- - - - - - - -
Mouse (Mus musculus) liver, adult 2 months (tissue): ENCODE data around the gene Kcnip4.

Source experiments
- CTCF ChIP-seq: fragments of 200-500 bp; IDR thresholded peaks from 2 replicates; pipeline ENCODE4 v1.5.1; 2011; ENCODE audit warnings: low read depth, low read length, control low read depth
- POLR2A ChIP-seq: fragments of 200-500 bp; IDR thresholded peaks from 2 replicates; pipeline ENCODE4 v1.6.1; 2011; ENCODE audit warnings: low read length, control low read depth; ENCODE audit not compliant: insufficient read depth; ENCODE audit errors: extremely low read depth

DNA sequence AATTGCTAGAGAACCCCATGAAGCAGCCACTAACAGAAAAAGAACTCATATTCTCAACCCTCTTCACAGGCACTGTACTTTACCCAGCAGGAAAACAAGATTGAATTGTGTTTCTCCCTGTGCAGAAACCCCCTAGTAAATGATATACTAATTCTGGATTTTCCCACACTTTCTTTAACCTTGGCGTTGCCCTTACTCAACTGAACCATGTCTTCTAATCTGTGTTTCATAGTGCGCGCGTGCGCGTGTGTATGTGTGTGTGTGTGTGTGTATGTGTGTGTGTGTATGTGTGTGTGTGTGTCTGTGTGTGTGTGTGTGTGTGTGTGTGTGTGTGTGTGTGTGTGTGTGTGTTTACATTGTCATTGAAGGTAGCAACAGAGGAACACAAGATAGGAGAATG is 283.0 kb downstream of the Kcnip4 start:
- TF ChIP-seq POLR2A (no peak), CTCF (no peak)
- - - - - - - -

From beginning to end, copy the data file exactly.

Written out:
Mouse (Mus musculus) liver, adult 2 months (tissue): ENCODE data around the gene Kcnip4.

Source experiments
- CTCF ChIP-seq: fragments of 200-500 bp; IDR thresholded peaks from 2 replicates; pipeline ENCODE4 v1.5.1; 2011; ENCODE audit warnings: low read depth, low read length, control low read depth
- POLR2A ChIP-seq: fragments of 200-500 bp; IDR thresholded peaks from 2 replicates; pipeline ENCODE4 v1.6.1; 2011; ENCODE audit warnings: low read length, control low read depth; ENCODE audit not compliant: insufficient read depth; ENCODE audit errors: extremely low read depth

DNA sequence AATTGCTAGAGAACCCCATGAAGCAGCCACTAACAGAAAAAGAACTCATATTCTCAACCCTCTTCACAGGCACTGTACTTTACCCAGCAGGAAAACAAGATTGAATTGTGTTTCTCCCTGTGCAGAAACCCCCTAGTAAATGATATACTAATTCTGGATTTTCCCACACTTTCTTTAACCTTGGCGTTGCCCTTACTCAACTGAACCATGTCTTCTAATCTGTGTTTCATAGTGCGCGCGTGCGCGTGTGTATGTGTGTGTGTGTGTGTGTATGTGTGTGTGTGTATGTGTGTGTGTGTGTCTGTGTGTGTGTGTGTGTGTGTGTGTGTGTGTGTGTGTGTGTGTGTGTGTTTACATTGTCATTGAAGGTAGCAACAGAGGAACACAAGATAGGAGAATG is 283.0 kb downstream of the Kcnip4 start:
- TF ChIP-seq POLR2A (no peak), CTCF (no peak)